Wednesday 24th June was a little bit unusual to say the least. Having ‘sat’ on
my bottom the news that our team had been selected to appear in the RSC’s Play For The Nation project in 2016 for just over three weeks, suddenly it was all systems go.
The day started at 7.00am with the official launch of the project online here. It’s a bit disconcerting to find oneself the focus of attention on the internet but of course that didn’t stop me looking. The site lists all the 14 chosen teams, actors and directors and the dates and places where they will be performing. There’s some very classy photos shot in the venues (ours at the Barbican, of course) by professional photographer Topher McGrillis. Then there’s the production trailer, fetchingly entitled “Meet The Bottoms”, in which the 14 of us around the country who were lucky enough to get the part deliver a monologue from Act 4. It’s evident just from this trailer that there is going to be a wide variety of interpretations but that is what the project is all about.
Of course the site also lists the production dates. The Tower team hit the boards on May 17th – 21st at the Barbican (tickets on sale in September); if you’re really keen we’re repeating our contribution July 11th & 12th at the Royal Shakespeare Theatre at Stratford upon Avon. It would be great to see you at one/the other/both.
Having absorbed all that, it was then on to breakfast radio. Maria and I were interviewed by Penny Smith and Paul Ross on BBC Radio London 94.9. This was carried out via the telephone; just as well as Maria was in her surgery in Hanwell and I was visiting a school in Plaistow. It was a bit odd standing in someone else’s office discussing my Bottom; no wonder there seemed to be a slight note of hysteria in the responses. The recording is available here until late July (go to the last five minutes or build your excitement by listening to the whole programme – only three hours!).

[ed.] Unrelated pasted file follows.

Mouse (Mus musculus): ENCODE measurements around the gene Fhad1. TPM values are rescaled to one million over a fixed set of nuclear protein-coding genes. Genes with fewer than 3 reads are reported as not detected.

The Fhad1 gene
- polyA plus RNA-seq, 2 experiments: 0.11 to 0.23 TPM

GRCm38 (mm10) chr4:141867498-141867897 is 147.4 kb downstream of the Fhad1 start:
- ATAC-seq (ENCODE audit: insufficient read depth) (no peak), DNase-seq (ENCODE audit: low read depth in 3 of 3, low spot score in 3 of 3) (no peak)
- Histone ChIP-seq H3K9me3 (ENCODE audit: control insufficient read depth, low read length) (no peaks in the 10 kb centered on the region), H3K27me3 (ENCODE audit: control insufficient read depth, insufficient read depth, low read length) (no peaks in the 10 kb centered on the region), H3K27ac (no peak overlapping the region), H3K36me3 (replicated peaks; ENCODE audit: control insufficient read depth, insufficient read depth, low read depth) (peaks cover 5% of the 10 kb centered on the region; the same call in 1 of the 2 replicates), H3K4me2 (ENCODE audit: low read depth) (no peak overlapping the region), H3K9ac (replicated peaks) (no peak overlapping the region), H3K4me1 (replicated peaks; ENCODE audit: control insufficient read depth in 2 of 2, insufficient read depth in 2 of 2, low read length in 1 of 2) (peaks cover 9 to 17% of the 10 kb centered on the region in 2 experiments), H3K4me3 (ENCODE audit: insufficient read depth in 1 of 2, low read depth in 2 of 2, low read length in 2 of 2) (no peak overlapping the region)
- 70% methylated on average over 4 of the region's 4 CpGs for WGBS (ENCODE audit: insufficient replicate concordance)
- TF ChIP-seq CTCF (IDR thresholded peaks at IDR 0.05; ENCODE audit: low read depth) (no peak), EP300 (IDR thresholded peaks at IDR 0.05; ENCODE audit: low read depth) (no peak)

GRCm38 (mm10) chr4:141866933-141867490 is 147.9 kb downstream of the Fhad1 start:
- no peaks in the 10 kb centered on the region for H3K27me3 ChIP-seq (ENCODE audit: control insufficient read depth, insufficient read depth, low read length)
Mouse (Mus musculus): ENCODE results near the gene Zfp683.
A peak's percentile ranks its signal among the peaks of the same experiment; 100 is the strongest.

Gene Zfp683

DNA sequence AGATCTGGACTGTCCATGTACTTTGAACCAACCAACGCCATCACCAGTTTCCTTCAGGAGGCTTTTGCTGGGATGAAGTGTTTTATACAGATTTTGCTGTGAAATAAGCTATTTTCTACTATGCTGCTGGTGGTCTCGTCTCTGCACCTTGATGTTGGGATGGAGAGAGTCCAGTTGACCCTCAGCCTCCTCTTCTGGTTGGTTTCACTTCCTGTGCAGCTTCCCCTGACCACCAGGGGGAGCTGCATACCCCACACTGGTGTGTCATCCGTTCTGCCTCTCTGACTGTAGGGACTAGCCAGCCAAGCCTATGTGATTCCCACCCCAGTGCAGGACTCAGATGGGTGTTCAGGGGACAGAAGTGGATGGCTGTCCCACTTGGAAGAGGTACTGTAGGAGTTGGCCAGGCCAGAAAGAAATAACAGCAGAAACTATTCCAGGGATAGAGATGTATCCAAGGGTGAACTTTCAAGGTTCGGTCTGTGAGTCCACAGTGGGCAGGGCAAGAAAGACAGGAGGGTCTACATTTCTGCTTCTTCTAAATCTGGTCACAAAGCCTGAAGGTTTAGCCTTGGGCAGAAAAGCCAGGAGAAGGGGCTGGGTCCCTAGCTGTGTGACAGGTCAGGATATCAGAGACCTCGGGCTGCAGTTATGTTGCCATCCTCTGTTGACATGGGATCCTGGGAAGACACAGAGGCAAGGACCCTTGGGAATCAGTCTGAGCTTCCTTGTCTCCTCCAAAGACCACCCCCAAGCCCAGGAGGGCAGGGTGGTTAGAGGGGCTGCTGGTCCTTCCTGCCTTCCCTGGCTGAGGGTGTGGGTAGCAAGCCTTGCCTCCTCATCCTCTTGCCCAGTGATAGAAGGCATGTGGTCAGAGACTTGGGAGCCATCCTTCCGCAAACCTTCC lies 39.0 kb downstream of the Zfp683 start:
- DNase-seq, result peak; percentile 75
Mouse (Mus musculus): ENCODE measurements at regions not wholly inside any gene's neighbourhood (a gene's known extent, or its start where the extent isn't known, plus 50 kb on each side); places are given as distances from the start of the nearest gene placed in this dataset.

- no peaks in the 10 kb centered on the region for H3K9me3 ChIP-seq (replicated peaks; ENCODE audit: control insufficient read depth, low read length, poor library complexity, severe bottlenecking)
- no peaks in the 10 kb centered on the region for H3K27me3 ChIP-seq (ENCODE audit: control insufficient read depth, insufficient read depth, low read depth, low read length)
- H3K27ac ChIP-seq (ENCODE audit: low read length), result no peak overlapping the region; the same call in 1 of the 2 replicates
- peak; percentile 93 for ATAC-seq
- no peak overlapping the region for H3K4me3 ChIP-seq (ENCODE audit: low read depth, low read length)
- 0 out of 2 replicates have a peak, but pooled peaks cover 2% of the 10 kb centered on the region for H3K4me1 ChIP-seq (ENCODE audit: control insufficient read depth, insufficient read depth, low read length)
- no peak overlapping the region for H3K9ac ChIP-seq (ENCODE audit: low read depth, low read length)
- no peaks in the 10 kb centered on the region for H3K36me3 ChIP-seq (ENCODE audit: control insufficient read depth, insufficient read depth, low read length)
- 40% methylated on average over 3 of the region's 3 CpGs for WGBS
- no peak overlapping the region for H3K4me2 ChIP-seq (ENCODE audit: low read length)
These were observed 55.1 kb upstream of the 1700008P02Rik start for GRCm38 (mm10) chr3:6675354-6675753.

Having finished my work by 11.00 (oh, the joys of being a part time freelancer) I was able to get home and check through the social media action and other internet interest. Well, I don’t think my Facebook account has ever been so busy. It was great to see the news spreading and quite touching when people I hadn’t seen in a month of Sundays started leaving their congratulations. I could barely keep up with responding – just as well I’ve yet to embrace Twitter.
My concentration on answering well-wishers was broken at 1.15 by an excited telephone call from my mother who had “just caught a glimpse” of me on the ‘coming up’ section of the lunchtime news bulletin. Sure enough there we were on the regional news doing our thing on some film that had been shot two nights before at the Bridewell. We had understood that this was for the 6.30 regional news broadcast so this earlier version was a surprising extra. The same piece was indeed shown again at the later time but in a slightly elongated version.As another unexpected bonus director David and Peta (Snug) had been invited onto the programme to be interviewed live. Needless to say they did us proud and Peta got to do part of his speech as Snug playing the lion; unfortunately this is no longer available on catch up but will no doubt feature in a regional news highlights programme of the year in December!
And that, more or less, was the day when seven amateurs got a taste of what it’s like being involved with the publicity machine of a national professional theatrical body. At the time of writing (the following evening) things have settled down again but I’m sure that won’t be for long. Thanks to everyone who’s supported and encouraged us in this venture so far; we’ll try and continue to do London proud!